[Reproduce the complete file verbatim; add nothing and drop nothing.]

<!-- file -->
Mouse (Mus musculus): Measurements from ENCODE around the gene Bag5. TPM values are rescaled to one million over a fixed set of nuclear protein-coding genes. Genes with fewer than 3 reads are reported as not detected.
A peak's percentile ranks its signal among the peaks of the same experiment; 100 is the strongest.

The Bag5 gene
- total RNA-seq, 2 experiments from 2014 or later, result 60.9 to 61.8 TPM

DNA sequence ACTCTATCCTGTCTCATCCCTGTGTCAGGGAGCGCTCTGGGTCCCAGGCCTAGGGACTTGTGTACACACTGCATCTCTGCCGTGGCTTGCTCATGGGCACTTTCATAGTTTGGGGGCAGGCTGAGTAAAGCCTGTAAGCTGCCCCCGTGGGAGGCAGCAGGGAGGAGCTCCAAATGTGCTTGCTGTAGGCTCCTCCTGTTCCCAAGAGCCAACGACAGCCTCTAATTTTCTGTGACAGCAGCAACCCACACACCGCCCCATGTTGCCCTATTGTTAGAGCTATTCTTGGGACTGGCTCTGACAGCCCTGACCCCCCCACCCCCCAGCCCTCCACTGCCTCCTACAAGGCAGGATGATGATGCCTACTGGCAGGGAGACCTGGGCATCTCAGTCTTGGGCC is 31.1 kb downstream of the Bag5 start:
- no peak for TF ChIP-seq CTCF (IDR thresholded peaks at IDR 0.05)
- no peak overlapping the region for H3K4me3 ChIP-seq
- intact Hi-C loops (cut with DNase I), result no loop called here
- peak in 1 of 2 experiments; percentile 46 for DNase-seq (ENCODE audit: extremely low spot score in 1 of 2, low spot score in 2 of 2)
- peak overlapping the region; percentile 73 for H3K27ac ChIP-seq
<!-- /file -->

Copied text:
Mouse (Mus musculus): Measurements from ENCODE around the gene Bag5. TPM values are rescaled to one million over a fixed set of nuclear protein-coding genes. Genes with fewer than 3 reads are reported as not detected.
A peak's percentile ranks its signal among the peaks of the same experiment; 100 is the strongest.

The Bag5 gene
- total RNA-seq, 2 experiments from 2014 or later, result 60.9 to 61.8 TPM

DNA sequence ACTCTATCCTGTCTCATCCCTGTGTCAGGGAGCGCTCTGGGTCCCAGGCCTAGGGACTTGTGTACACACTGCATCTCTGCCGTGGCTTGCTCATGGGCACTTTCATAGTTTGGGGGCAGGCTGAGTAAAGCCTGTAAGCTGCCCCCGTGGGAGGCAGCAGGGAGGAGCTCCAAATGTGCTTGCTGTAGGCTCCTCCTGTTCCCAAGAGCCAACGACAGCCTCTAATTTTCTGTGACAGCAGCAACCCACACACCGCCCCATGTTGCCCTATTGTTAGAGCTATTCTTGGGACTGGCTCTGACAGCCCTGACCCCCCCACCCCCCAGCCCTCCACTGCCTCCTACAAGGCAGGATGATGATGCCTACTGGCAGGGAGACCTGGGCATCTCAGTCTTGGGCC is 31.1 kb downstream of the Bag5 start:
- no peak for TF ChIP-seq CTCF (IDR thresholded peaks at IDR 0.05)
- no peak overlapping the region for H3K4me3 ChIP-seq
- intact Hi-C loops (cut with DNase I), result no loop called here
- peak in 1 of 2 experiments; percentile 46 for DNase-seq (ENCODE audit: extremely low spot score in 1 of 2, low spot score in 2 of 2)
- peak overlapping the region; percentile 73 for H3K27ac ChIP-seq